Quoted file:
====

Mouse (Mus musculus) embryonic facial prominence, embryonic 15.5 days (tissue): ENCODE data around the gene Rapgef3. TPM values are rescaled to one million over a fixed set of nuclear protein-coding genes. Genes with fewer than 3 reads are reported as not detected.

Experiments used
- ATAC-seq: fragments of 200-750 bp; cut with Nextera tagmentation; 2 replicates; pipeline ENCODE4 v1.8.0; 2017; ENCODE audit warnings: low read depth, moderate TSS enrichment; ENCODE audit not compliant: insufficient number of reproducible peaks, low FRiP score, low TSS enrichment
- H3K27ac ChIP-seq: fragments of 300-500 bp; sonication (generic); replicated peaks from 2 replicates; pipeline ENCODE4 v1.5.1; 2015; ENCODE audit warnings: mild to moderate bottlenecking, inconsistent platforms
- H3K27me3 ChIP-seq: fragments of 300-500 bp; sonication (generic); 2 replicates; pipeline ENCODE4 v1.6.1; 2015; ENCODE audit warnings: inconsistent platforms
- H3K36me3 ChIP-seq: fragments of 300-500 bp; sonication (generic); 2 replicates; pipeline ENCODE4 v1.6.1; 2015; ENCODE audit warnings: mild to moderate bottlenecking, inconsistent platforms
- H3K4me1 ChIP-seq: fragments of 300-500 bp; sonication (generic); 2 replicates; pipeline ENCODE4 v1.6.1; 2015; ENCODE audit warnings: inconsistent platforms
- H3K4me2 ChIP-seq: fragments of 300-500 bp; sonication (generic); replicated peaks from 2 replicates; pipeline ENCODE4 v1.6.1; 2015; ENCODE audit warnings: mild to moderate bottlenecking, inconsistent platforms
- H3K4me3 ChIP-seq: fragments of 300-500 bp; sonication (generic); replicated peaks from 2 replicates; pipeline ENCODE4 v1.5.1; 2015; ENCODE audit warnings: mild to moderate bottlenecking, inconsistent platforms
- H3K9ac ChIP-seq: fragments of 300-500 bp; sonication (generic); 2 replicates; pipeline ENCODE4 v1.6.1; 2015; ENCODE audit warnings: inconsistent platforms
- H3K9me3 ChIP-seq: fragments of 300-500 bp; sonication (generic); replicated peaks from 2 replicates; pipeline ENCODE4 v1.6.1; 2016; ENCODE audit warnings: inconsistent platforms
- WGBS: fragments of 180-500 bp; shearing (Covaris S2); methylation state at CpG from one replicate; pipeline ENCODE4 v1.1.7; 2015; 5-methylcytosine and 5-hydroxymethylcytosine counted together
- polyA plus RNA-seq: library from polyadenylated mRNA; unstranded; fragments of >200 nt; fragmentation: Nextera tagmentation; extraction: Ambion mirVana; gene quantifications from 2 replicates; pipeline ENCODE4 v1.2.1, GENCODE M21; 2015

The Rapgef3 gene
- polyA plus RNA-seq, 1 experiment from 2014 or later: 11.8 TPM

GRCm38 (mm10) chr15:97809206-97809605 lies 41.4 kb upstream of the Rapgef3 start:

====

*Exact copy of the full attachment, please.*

Mouse (Mus musculus) embryonic facial prominence, embryonic 15.5 days (tissue): ENCODE data around the gene Rapgef3. TPM values are rescaled to one million over a fixed set of nuclear protein-coding genes. Genes with fewer than 3 reads are reported as not detected.

Experiments used
- ATAC-seq: fragments of 200-750 bp; cut with Nextera tagmentation; 2 replicates; pipeline ENCODE4 v1.8.0; 2017; ENCODE audit warnings: low read depth, moderate TSS enrichment; ENCODE audit not compliant: insufficient number of reproducible peaks, low FRiP score, low TSS enrichment
- H3K27ac ChIP-seq: fragments of 300-500 bp; sonication (generic); replicated peaks from 2 replicates; pipeline ENCODE4 v1.5.1; 2015; ENCODE audit warnings: mild to moderate bottlenecking, inconsistent platforms
- H3K27me3 ChIP-seq: fragments of 300-500 bp; sonication (generic); 2 replicates; pipeline ENCODE4 v1.6.1; 2015; ENCODE audit warnings: inconsistent platforms
- H3K36me3 ChIP-seq: fragments of 300-500 bp; sonication (generic); 2 replicates; pipeline ENCODE4 v1.6.1; 2015; ENCODE audit warnings: mild to moderate bottlenecking, inconsistent platforms
- H3K4me1 ChIP-seq: fragments of 300-500 bp; sonication (generic); 2 replicates; pipeline ENCODE4 v1.6.1; 2015; ENCODE audit warnings: inconsistent platforms
- H3K4me2 ChIP-seq: fragments of 300-500 bp; sonication (generic); replicated peaks from 2 replicates; pipeline ENCODE4 v1.6.1; 2015; ENCODE audit warnings: mild to moderate bottlenecking, inconsistent platforms
- H3K4me3 ChIP-seq: fragments of 300-500 bp; sonication (generic); replicated peaks from 2 replicates; pipeline ENCODE4 v1.5.1; 2015; ENCODE audit warnings: mild to moderate bottlenecking, inconsistent platforms
- H3K9ac ChIP-seq: fragments of 300-500 bp; sonication (generic); 2 replicates; pipeline ENCODE4 v1.6.1; 2015; ENCODE audit warnings: inconsistent platforms
- H3K9me3 ChIP-seq: fragments of 300-500 bp; sonication (generic); replicated peaks from 2 replicates; pipeline ENCODE4 v1.6.1; 2016; ENCODE audit warnings: inconsistent platforms
- WGBS: fragments of 180-500 bp; shearing (Covaris S2); methylation state at CpG from one replicate; pipeline ENCODE4 v1.1.7; 2015; 5-methylcytosine and 5-hydroxymethylcytosine counted together
- polyA plus RNA-seq: library from polyadenylated mRNA; unstranded; fragments of >200 nt; fragmentation: Nextera tagmentation; extraction: Ambion mirVana; gene quantifications from 2 replicates; pipeline ENCODE4 v1.2.1, GENCODE M21; 2015

The Rapgef3 gene
- polyA plus RNA-seq, 1 experiment from 2014 or later: 11.8 TPM

GRCm38 (mm10) chr15:97809206-97809605 lies 41.4 kb upstream of the Rapgef3 start: